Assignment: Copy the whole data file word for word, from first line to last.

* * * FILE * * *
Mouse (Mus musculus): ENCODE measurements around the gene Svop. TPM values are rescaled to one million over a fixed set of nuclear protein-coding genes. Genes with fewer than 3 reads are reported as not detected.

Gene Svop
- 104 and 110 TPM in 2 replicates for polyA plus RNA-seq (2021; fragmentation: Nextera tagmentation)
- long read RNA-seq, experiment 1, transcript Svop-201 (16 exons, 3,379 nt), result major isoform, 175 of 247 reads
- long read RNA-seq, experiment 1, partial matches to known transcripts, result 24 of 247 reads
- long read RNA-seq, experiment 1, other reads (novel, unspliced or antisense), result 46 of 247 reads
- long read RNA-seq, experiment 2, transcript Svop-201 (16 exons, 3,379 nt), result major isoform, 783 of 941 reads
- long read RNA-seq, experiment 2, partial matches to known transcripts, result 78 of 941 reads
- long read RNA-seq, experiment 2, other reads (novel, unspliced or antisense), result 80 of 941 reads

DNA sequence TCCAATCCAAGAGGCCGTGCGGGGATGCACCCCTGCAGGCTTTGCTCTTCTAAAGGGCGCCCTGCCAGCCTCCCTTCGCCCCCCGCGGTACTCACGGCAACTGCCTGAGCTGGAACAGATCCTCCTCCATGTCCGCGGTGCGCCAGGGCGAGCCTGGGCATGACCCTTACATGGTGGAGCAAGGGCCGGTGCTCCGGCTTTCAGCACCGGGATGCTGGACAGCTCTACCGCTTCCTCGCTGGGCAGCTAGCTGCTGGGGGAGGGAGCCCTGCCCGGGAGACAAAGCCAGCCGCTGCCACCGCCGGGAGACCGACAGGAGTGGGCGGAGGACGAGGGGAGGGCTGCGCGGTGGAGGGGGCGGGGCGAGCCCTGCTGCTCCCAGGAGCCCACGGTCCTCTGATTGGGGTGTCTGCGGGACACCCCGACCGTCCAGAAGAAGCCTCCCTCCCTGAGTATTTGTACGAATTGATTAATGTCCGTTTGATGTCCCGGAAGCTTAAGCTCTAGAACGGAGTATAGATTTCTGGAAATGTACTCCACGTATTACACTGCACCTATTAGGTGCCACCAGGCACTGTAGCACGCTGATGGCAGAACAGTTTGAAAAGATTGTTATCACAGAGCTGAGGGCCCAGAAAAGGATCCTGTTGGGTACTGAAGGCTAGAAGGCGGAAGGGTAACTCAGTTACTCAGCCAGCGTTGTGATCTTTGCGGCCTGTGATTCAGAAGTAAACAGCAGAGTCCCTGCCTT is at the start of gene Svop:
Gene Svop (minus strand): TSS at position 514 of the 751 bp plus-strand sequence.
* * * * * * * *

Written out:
Mouse (Mus musculus): ENCODE measurements around the gene Svop. TPM values are rescaled to one million over a fixed set of nuclear protein-coding genes. Genes with fewer than 3 reads are reported as not detected.

Gene Svop
- 104 and 110 TPM in 2 replicates for polyA plus RNA-seq (2021; fragmentation: Nextera tagmentation)
- long read RNA-seq, experiment 1, transcript Svop-201 (16 exons, 3,379 nt), result major isoform, 175 of 247 reads
- long read RNA-seq, experiment 1, partial matches to known transcripts, result 24 of 247 reads
- long read RNA-seq, experiment 1, other reads (novel, unspliced or antisense), result 46 of 247 reads
- long read RNA-seq, experiment 2, transcript Svop-201 (16 exons, 3,379 nt), result major isoform, 783 of 941 reads
- long read RNA-seq, experiment 2, partial matches to known transcripts, result 78 of 941 reads
- long read RNA-seq, experiment 2, other reads (novel, unspliced or antisense), result 80 of 941 reads

DNA sequence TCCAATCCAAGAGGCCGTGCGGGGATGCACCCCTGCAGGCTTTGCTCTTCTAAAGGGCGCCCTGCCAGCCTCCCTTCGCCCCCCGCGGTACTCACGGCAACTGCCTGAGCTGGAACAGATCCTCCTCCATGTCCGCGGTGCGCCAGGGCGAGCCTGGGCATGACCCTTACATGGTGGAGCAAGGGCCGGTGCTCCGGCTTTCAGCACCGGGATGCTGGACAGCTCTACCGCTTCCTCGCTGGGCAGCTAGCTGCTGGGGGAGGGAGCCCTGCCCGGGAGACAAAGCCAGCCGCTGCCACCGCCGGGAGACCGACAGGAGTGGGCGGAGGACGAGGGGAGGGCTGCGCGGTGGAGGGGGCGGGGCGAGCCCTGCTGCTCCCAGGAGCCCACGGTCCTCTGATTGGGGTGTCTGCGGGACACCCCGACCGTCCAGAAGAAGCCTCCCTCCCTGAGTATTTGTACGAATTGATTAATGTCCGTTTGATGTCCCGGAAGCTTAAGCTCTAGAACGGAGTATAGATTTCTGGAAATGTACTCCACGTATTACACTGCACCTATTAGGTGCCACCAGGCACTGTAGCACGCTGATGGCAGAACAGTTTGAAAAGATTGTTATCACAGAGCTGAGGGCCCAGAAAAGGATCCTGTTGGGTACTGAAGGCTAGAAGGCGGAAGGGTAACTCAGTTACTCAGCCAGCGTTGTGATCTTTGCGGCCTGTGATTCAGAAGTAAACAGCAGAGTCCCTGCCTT is at the start of gene Svop:
Gene Svop (minus strand): TSS at position 514 of the 751 bp plus-strand sequence.